“We want to incorporate the findings into the upcoming Kings Square public space upgrades. To do this we’re looking at opportunities to include ground viewing areas to provide visitors to Kings Square with a real window into the past,” Mayor Pettitt said.

Archae-aus, a cultural heritage management consultancy based in North Fremantle, has been appointed by the City of Fremantle to undertake the investigations as part of the broader redevelopment of Kings Square.

Community invited to become archaeologists for a day

Archae-aus and the Museum of Moving Objects will be conducting public archaeology engagement programs and workshops in Kings Square alongside the excavations.

Archae-aus Executive Archaeologist Fiona Hook said the public will be invited to come and discover first-hand what it’s like to be an archaeologist.

“It’s a very exciting project and we want the whole community to share in the thrill of discovery,” said Ms Hook.

“Not only will the public be able to view the excavations as we uncover Fremantle’s history, but people of all ages can also participate in hands-on activities and events including lunchbox excavations, historical object drawing and sustainability workshops, as well as free on-site talks.”

For public safety and to protect the contents of the dig sites, areas of Kings Square will be fenced off during the archaeological investigations. (Map attached)

For more information and links to book workshops and activities through Archae-aus visit https://mysay.fremantle.wa.gov.au/kings-square-dig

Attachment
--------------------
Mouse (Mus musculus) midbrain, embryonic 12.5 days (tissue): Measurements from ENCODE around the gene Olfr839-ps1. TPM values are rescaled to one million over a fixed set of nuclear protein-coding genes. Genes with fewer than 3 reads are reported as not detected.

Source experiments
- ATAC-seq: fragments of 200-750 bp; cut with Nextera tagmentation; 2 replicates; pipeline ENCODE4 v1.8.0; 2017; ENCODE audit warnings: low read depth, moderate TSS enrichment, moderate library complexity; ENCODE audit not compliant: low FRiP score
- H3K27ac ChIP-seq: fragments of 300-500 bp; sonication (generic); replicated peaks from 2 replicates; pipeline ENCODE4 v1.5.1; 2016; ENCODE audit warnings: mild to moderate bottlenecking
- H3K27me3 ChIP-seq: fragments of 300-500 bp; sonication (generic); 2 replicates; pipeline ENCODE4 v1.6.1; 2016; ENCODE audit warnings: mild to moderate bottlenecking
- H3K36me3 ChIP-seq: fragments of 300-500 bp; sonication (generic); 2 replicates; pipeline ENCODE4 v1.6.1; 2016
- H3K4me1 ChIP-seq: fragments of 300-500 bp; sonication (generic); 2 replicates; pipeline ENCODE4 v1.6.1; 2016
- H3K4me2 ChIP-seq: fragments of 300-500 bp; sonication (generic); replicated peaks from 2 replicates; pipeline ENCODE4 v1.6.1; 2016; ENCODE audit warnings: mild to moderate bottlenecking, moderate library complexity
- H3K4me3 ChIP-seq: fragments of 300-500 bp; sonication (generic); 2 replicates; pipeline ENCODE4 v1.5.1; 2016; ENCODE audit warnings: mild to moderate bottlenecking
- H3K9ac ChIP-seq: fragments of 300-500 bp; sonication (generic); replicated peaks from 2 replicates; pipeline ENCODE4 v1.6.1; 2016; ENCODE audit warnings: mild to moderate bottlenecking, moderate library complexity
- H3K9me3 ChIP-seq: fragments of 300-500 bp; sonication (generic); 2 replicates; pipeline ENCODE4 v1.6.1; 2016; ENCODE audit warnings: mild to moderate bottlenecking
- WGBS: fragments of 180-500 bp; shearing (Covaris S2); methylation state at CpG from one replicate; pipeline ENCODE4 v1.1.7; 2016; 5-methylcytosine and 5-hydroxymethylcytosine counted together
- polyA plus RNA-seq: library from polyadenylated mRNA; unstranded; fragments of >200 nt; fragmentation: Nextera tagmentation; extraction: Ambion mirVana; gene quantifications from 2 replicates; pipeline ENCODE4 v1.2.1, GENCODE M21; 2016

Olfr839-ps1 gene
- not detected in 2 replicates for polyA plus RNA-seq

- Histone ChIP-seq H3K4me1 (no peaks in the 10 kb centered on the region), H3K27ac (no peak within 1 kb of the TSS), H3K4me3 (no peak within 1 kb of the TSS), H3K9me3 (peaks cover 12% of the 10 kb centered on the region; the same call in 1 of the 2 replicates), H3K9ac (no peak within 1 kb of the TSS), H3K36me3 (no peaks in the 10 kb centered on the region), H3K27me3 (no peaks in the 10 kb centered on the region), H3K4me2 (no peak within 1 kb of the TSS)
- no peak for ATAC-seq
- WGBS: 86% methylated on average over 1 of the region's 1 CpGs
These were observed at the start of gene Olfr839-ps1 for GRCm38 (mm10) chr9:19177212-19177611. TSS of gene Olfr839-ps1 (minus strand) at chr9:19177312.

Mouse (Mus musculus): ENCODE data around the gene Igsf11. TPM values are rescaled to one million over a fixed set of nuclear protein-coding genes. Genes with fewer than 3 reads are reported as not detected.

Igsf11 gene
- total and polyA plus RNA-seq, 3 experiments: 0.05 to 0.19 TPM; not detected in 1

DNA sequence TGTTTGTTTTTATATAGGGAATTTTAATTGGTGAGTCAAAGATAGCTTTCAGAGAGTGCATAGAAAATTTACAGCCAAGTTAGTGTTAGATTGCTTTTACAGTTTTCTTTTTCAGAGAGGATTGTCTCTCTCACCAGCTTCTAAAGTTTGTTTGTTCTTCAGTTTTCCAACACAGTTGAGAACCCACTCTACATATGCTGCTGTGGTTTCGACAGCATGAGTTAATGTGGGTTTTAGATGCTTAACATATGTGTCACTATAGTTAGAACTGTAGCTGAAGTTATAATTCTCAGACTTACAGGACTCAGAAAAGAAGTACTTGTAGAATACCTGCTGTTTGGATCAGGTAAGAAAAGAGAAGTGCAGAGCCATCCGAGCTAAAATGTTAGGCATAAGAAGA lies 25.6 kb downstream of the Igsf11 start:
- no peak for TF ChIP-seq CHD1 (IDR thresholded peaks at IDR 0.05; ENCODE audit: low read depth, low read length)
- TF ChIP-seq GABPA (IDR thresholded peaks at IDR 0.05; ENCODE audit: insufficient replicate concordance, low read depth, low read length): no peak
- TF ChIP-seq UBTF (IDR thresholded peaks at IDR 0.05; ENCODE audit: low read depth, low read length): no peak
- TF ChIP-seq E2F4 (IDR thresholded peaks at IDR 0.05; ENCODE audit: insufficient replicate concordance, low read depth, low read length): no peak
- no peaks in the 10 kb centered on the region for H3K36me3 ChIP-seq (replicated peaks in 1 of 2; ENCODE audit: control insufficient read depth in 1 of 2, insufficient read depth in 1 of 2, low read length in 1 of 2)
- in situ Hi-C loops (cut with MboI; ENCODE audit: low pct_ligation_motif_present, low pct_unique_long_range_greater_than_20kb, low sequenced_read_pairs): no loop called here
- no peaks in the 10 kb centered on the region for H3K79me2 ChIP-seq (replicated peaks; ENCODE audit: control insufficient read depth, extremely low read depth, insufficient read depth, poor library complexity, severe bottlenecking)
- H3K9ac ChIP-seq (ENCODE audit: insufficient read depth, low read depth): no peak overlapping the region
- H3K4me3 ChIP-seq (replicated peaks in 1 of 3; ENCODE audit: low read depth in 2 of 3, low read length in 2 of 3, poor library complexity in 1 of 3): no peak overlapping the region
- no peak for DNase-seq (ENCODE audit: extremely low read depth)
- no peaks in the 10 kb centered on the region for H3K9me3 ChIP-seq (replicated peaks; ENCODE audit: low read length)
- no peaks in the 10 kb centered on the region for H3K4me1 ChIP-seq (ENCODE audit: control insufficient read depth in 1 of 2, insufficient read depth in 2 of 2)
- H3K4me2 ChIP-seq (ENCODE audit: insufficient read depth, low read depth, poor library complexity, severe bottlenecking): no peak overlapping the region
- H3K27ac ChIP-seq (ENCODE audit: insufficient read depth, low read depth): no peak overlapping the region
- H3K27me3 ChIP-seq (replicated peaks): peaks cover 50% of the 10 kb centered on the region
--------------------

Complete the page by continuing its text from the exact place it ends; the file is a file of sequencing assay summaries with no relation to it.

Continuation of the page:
Fremantle Prison Big Winner at 2017 WA Tourism Awards

It was a big weekend for Fremantle Prison at the 2017 WA Tourism Awards.

Fremantle Prison was awarded Gold for the Cultural Tourism category and Silver in the Major Tourist Attractions category..

Adding to a fantastic night out for the Prison team, tour guide, Janine Della Bosca was recognised as the best in the business, taking away honours as the FACET Golden Guide Award winner.


Manning Buildings facelift out for public comment

You’ve until the end of the month to have your say on the planned refurbishment of the Manning Buildings in the city centre.

The heritage buildings – bounded by Market Street, High Street Mall and William Street – were built between 1902 and 1906.

The development proposal includes the restoration of original shopfronts and facades along High Street and Market Street, internal alterations and conservation works to the upper floor offices and ground floor shops.

The plans also include the partial demolition of some existing buildings at the rear of site, with the addition of two-storey offices off Paddy Troy Mall and a new building for a brewhouse, bar and restaurant at rear of existing buildings on William Street, including an undercroft carpark with 25 car bays.

A community information session will be held in the Reception Room on the first floor of the council offices at 8 William Street on Thursday 16 November from 5.30-6.00pm.